Brad Goldpaint is one of our absolute favorite photographers–his work has been featured multiple times at NASA, and you may also have seen his work in National Geographic, Discover, Wired, and The Huffington Post. A former architecture student, Goldpaint started hiking along the Pacific Crest Trail, which ranges from the Mexican border in California up to British Columbia, in 2010, after the death of his mother. Along the way, he started getting serious about photography. “Outdoor photography soon became a daily ritual of documenting and communicating my experiences,” he says. And soon enough he was drawn to astrophotography. His best-known works are of the night sky over Crater Lake National Park and Sparks Lake, both in Oregon, where he captured the aurora borealis.
We reached out to Brad, and he was nice enough to send us a selection of some of his favorite photos, along with comments about why these photos are special to him. You can see more great astrophotography on his website.
Click to launch the gallery.
Allure of Worlds
“The Arch in Allure of Worlds carries a significant symbolic impact just by standing there. But the desert archway has a mission greater than being visually affecting. Its shape and monumental size suggest movement through time and space, and invite inquiry into the complex, fascinating stories of human expansion. It typifies the spirit of those seeking new frontiers within the confines of earth.”
“A rare aurora appearance over Sparks Lake in Central Oregon.”
Beyond the Rim
“Crater Lake National Park, located high within the Cascade Mountains, provides visitors with knowledge and beauty the way her volcanic eruption produced lava 7,700 years ago—steadily flowing with periodic bursts of insight and wonder. Her indigenous allure aroused deeper exploration, so I detoured off the grid and slowly trudged into the forested abyss. Just beyond the icy caldera rim, America’s deepest lake mirrored the prodigy of the night and created a liquid snapshot of man versus nature.”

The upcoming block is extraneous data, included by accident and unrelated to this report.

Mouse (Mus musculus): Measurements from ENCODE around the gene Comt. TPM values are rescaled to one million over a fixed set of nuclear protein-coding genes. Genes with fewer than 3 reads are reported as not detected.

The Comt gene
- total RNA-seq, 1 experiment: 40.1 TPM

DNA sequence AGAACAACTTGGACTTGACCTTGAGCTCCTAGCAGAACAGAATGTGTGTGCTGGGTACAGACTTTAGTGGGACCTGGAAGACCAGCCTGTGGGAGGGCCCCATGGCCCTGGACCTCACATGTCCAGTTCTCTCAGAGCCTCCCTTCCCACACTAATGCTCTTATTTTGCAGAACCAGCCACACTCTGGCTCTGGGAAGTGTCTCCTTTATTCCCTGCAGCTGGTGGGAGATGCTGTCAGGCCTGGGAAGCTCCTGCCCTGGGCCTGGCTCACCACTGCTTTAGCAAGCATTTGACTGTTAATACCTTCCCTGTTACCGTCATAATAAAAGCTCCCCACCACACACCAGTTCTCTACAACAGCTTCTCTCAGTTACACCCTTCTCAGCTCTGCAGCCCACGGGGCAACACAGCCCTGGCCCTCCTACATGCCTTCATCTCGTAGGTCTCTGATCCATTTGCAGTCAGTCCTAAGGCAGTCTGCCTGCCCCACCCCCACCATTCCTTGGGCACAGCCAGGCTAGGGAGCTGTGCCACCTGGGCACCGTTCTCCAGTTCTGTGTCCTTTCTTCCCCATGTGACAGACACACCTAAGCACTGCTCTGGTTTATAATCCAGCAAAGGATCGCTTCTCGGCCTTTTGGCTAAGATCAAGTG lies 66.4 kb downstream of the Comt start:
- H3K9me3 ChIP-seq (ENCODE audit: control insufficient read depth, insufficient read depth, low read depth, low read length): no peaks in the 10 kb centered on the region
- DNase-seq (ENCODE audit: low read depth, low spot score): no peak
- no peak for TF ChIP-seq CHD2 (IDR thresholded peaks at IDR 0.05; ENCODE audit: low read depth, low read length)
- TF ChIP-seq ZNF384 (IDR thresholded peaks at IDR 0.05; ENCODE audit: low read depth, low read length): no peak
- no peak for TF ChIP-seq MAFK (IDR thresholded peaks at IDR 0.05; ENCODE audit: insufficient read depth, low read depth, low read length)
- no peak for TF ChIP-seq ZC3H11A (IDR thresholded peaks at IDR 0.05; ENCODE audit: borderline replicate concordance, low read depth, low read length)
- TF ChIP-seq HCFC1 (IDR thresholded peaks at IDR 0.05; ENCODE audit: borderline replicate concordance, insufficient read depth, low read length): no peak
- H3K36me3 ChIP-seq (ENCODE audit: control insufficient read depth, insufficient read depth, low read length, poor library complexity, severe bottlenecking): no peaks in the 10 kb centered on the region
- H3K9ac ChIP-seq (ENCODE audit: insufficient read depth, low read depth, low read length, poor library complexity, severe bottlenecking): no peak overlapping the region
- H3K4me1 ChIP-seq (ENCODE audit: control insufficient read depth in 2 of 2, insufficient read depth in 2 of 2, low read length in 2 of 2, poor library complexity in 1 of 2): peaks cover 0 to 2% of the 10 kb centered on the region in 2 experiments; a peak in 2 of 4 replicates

“It is easy to be admired when one remains inaccessible…and he who has not spent hours, days, or years with some [thing] he loves cannot know what happiness is, for he is unable to imagine a protracted miracle like this – one which makes out of ordinary sights and events the most enchanted existence.” –Andre Maurois
A shot of the eclipsed moon over Mount Shasta, in California’s Cascade Mountain range.
“Galileo’s Muse offers a surprising view, and captures the imagination of anyone who dreams of unlocking the secrets of nature. A breakthrough idea can come from where we least expect it, demonstrating one of the most powerful techniques of a creative mind. Using his internal rhythms of imagination, he found insight within humanistic roots of modern science, even when confronted by his own limitations.”
“I am becoming more and more aware of time and how it shapes and leaves its marks on the Earth. During a perfect clear and bright moment in this winter’s night, arose a glory without a single sound. In the stark still shadows of a February eve, I breathed in winter, inhaling the reverent sight.”
“The conjunction of Jupiter and Venus with zodiacal light and the arcing Milky Way.”
A day shot of the Three Sisters Mountains in the northern Cascades, in Oregon. But wait’ll you see what it looks like at night…
“The Milky Way setting behind the Three Sisters and with a lone Persied meteor.”
A gorgeous time-lapse shot of the night sky. Brad also sometimes does time-lapse videos: this is his latest, featuring a composition by Serge Essiambre.
The Mask and the Mirror
“Wilderness is the canvas on which we sketch ourselves, and society often reflects its nature. Therefore, a community more truly reveals what is concealed. For some, the mirror is the door through which the soul frees itself by passing. For others, the pursuit of personal excellence is likened to polishing the mirror of the soul. What is concealed and what is revealed? What is the mask and what the mirror?”